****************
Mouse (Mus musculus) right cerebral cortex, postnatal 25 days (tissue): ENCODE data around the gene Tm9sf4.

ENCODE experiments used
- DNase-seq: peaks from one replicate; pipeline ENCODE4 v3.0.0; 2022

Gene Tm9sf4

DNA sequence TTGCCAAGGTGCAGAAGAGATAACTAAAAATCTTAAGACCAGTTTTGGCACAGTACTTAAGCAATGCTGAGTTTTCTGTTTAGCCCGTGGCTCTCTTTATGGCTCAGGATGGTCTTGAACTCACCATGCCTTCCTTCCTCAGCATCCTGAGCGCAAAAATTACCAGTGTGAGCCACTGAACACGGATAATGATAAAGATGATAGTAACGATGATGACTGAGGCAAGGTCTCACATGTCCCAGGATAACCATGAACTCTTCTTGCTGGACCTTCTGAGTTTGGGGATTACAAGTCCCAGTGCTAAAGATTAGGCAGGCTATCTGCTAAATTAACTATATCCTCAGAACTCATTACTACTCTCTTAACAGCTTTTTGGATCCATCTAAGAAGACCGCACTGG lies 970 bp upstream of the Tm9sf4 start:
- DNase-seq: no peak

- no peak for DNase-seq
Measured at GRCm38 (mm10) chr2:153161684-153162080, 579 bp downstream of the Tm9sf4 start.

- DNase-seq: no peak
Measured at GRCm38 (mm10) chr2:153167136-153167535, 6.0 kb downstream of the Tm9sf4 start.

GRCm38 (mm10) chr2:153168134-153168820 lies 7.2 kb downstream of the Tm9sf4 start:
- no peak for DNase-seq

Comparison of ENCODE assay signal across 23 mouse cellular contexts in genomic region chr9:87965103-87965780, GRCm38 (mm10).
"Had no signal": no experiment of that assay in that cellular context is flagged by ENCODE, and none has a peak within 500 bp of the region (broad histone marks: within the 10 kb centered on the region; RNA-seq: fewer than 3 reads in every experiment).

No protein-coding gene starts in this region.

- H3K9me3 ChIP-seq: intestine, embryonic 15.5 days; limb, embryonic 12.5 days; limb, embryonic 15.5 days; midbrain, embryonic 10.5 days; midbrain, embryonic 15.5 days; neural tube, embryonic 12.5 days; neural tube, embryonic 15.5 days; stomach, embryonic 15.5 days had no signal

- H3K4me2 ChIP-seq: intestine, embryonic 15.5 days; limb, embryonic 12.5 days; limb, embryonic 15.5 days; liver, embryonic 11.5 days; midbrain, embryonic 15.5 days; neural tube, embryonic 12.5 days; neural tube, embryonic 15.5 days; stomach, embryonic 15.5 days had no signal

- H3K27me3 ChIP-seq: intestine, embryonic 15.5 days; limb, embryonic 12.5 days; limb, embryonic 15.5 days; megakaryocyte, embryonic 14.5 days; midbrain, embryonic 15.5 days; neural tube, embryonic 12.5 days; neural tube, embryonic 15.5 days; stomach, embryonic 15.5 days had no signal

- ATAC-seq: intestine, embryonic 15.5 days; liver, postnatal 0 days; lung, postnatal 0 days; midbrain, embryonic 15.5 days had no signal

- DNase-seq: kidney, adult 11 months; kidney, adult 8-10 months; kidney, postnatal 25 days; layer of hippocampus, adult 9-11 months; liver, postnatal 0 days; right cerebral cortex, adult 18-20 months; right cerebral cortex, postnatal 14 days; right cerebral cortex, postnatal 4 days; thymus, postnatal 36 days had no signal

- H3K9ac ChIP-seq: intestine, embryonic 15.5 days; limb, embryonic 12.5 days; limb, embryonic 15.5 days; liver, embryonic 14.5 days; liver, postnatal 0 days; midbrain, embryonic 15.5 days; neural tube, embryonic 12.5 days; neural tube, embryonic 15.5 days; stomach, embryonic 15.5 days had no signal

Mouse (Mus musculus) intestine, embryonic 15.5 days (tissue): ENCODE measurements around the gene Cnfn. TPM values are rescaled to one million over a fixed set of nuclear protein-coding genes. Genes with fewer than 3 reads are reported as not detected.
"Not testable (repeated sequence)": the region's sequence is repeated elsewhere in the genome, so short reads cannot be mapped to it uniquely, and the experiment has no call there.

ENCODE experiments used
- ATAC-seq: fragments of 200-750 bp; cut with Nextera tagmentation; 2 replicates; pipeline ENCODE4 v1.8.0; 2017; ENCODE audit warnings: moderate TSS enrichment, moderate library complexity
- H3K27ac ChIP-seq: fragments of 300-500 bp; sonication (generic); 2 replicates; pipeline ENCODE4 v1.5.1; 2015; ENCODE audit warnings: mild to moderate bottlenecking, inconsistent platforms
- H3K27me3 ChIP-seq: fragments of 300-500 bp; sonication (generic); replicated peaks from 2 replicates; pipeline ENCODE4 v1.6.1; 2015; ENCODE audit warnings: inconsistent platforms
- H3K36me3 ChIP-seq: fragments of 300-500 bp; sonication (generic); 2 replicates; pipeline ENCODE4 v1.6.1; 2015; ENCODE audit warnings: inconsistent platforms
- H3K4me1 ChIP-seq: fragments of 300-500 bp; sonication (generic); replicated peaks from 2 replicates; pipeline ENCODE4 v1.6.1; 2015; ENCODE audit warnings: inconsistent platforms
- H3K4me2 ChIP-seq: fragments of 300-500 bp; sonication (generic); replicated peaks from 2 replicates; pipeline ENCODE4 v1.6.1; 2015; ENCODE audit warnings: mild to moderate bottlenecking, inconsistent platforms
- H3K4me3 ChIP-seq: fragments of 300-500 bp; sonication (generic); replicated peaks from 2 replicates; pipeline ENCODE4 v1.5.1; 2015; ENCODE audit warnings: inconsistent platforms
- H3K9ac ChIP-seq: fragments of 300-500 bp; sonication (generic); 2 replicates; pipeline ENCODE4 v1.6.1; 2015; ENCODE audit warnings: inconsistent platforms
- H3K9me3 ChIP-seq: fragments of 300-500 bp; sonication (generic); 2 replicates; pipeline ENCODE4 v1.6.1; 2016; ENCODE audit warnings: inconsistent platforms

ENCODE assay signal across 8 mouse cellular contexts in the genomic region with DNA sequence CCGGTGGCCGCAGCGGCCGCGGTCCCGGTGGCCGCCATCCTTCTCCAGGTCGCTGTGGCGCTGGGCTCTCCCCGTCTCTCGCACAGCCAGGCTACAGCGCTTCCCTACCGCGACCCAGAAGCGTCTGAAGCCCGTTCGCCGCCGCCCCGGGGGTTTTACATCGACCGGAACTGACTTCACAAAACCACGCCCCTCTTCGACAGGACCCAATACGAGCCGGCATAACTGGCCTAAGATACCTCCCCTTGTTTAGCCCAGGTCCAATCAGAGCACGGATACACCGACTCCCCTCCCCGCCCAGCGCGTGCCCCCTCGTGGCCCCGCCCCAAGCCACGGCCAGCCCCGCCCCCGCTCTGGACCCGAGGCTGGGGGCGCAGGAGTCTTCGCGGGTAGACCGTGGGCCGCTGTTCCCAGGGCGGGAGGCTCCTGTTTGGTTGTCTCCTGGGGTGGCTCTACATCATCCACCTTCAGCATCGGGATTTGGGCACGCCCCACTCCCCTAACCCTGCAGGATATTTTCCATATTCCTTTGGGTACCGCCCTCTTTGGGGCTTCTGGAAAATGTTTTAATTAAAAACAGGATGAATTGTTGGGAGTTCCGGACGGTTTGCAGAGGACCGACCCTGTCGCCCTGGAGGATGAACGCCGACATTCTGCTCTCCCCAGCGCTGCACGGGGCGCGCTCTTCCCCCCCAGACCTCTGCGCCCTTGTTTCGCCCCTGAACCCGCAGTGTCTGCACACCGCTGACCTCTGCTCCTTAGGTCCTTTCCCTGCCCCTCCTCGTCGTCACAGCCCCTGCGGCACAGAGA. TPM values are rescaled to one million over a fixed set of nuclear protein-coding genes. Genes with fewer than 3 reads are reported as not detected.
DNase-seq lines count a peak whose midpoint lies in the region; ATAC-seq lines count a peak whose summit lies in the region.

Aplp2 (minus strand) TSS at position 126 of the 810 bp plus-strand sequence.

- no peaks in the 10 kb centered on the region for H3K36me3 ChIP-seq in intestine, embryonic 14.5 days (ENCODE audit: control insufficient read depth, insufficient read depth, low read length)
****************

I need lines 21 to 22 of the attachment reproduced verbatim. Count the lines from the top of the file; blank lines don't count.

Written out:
- H3K9ac ChIP-seq: intestine, embryonic 15.5 days; limb, embryonic 12.5 days; limb, embryonic 15.5 days; liver, embryonic 14.5 days; liver, postnatal 0 days; midbrain, embryonic 15.5 days; neural tube, embryonic 12.5 days; neural tube, embryonic 15.5 days; stomach, embryonic 15.5 days had no signal

Mouse (Mus musculus) intestine, embryonic 15.5 days (tissue): ENCODE measurements around the gene Cnfn. TPM values are rescaled to one million over a fixed set of nuclear protein-coding genes. Genes with fewer than 3 reads are reported as not detected.